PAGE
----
I may not have been rehabilitated in TDCJ, although I did wake up from a nightmare that I had created for myself in the bedroom of my dead brother forty years earlier. When I woke, I realized how scared I was and that guilt, fear of loss and loneliness is what fueled my rage as a child. I know that fear is not real and that I created my own loneliness as well as my own happiness.  That is not to say life’s ups and downs are not a reality, it’s just so much easier to see life for what it is when the darkness has gone and taken the nightmares with it. Addiction seems to be a family affair for us. I hear the phrase “living life on life’s terms” and think of the question that has been asked so many times – is addiction genetic, learned, environmental or is it that I was just too young to understand the terms? Who knows? One thing I do know is that believing in a God who can control all the things I never could even though on occasion I still just don’t get him and having a family that cares and understands my nightmares and darkness makes it easier to lay my head down at night and sleep easy knowing that when I wake, I can just be me. I don’t have to feel guilt or live with shame. I can face any storm and never have to hide behind the shed in fear and shame to cry alone again.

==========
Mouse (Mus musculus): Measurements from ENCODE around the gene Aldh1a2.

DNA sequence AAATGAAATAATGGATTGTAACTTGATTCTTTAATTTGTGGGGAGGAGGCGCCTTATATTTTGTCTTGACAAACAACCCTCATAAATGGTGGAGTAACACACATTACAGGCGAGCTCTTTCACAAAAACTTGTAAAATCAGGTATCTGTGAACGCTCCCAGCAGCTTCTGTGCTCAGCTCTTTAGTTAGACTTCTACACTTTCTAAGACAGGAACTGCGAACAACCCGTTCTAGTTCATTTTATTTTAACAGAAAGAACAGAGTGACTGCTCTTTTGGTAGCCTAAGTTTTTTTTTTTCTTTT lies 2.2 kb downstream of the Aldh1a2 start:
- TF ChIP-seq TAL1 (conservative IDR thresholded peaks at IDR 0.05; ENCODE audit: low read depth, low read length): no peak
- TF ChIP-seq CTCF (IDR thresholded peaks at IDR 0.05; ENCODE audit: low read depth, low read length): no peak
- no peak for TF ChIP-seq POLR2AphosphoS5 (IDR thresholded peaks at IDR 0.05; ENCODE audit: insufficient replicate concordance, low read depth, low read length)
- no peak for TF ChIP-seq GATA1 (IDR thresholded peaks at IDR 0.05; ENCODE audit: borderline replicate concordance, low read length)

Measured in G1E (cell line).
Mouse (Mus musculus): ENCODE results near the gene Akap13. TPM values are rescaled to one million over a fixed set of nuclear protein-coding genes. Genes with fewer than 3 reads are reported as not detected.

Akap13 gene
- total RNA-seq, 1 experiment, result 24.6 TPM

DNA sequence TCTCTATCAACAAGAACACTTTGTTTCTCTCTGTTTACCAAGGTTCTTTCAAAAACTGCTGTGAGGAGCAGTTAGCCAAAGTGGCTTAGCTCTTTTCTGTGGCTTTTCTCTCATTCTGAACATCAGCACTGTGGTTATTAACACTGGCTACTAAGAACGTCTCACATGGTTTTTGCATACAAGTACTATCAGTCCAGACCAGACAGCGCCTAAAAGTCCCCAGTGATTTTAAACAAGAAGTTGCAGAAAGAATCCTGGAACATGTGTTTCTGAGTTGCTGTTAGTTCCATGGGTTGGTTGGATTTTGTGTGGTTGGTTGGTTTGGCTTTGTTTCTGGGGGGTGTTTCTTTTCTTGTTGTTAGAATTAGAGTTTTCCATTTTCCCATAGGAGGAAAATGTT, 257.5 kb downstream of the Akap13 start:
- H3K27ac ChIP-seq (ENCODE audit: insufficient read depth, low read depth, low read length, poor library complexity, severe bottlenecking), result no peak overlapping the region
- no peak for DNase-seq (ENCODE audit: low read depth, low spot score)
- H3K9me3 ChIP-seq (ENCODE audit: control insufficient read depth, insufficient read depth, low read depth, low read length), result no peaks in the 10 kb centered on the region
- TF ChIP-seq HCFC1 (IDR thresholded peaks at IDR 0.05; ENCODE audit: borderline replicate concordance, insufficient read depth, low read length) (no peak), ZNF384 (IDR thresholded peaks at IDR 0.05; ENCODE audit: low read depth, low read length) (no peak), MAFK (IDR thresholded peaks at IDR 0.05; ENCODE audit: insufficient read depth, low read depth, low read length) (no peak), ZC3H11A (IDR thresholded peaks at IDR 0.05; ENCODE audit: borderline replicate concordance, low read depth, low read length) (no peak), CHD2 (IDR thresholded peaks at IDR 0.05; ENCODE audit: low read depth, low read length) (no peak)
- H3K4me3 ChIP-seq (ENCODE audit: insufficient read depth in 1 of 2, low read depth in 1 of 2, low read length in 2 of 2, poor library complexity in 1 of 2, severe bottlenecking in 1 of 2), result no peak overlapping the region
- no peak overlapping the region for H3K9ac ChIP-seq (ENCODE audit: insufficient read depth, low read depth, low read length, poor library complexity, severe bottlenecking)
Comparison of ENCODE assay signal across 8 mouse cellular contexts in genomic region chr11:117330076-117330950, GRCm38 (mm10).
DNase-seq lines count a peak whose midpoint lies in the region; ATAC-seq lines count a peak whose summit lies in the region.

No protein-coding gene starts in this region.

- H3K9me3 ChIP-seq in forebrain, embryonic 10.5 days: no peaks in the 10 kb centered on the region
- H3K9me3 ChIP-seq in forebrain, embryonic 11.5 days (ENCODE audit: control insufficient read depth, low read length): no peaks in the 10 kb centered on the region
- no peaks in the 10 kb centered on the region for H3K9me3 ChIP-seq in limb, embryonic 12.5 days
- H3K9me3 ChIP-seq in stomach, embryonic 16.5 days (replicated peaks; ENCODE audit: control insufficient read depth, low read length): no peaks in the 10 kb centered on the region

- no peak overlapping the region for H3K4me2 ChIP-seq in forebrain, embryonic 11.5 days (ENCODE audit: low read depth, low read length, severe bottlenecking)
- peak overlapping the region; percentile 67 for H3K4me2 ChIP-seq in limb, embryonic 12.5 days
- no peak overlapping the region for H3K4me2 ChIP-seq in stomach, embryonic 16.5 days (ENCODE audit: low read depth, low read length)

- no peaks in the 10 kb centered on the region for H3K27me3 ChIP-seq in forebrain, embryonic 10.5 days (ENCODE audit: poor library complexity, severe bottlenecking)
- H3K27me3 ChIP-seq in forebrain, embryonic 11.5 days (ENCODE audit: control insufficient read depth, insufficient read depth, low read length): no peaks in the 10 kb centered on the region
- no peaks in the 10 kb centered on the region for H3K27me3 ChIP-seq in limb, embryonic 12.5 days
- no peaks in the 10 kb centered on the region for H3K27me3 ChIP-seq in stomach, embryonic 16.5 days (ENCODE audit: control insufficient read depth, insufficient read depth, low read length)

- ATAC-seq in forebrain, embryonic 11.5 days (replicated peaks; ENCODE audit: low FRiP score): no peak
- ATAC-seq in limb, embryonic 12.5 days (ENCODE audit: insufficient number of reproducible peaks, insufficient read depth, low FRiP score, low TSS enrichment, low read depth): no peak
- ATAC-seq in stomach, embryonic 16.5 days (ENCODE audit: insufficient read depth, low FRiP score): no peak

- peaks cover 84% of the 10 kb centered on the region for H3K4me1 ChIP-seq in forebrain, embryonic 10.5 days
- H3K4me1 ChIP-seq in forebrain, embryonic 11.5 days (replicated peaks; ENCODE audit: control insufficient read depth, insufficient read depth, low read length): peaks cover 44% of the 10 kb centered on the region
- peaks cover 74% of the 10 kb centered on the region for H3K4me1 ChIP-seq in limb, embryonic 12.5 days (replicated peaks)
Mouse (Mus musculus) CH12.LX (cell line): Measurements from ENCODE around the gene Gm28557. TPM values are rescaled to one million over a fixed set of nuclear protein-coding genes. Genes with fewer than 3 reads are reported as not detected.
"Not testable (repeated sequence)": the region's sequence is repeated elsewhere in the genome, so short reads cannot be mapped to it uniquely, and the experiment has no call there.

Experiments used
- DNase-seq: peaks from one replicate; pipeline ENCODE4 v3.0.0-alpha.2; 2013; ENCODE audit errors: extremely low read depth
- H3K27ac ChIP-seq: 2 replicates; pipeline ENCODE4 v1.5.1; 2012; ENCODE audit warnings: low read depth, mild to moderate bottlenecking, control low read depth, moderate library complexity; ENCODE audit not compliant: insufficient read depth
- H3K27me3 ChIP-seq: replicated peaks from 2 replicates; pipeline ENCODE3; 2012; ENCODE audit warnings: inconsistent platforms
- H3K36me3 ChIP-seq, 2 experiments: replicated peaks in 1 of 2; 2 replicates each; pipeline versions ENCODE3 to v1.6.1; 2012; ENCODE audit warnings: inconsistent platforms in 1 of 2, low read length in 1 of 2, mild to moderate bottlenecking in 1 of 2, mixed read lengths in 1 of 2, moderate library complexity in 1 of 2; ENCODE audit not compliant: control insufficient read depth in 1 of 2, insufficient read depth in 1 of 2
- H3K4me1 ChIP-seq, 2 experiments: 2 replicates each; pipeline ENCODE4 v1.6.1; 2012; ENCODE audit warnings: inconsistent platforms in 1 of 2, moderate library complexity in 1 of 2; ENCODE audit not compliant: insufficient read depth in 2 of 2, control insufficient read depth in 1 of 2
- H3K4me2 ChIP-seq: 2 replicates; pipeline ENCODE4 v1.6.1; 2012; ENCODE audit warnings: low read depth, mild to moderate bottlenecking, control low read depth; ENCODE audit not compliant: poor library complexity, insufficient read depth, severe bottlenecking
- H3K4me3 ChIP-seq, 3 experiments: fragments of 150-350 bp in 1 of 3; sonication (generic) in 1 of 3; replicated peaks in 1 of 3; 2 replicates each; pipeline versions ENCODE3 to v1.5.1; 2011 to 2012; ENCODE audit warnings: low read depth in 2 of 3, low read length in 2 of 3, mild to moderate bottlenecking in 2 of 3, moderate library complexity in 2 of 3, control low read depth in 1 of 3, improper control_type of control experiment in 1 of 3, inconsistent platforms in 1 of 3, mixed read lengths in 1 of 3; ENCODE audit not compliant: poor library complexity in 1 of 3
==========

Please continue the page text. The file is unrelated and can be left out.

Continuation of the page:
by Tim Hyland, 28 October 2021